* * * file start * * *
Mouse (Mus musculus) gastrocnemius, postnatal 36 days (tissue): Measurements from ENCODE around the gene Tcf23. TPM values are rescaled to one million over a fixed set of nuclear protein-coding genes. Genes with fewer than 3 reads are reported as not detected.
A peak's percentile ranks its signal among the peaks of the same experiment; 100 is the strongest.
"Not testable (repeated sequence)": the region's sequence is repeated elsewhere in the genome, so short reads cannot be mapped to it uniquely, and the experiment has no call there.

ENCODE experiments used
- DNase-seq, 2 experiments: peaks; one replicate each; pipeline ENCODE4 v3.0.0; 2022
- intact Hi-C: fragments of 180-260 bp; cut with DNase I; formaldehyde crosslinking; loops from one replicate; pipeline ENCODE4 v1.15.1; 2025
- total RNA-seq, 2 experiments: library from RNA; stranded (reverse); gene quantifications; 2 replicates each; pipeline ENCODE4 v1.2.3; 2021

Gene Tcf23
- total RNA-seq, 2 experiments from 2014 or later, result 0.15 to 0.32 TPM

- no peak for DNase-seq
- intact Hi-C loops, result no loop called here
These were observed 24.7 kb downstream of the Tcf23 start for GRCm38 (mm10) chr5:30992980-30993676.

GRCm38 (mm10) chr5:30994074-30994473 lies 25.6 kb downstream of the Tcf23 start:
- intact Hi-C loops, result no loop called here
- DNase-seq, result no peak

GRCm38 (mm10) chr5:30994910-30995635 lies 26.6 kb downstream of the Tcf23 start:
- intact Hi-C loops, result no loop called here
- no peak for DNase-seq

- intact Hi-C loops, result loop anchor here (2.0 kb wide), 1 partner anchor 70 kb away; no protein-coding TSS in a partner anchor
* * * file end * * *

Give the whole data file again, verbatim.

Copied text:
Mouse (Mus musculus) gastrocnemius, postnatal 36 days (tissue): Measurements from ENCODE around the gene Tcf23. TPM values are rescaled to one million over a fixed set of nuclear protein-coding genes. Genes with fewer than 3 reads are reported as not detected.
A peak's percentile ranks its signal among the peaks of the same experiment; 100 is the strongest.
"Not testable (repeated sequence)": the region's sequence is repeated elsewhere in the genome, so short reads cannot be mapped to it uniquely, and the experiment has no call there.

ENCODE experiments used
- DNase-seq, 2 experiments: peaks; one replicate each; pipeline ENCODE4 v3.0.0; 2022
- intact Hi-C: fragments of 180-260 bp; cut with DNase I; formaldehyde crosslinking; loops from one replicate; pipeline ENCODE4 v1.15.1; 2025
- total RNA-seq, 2 experiments: library from RNA; stranded (reverse); gene quantifications; 2 replicates each; pipeline ENCODE4 v1.2.3; 2021

Gene Tcf23
- total RNA-seq, 2 experiments from 2014 or later, result 0.15 to 0.32 TPM

- no peak for DNase-seq
- intact Hi-C loops, result no loop called here
These were observed 24.7 kb downstream of the Tcf23 start for GRCm38 (mm10) chr5:30992980-30993676.

GRCm38 (mm10) chr5:30994074-30994473 lies 25.6 kb downstream of the Tcf23 start:
- intact Hi-C loops, result no loop called here
- DNase-seq, result no peak

GRCm38 (mm10) chr5:30994910-30995635 lies 26.6 kb downstream of the Tcf23 start:
- intact Hi-C loops, result no loop called here
- no peak for DNase-seq

- intact Hi-C loops, result loop anchor here (2.0 kb wide), 1 partner anchor 70 kb away; no protein-coding TSS in a partner anchor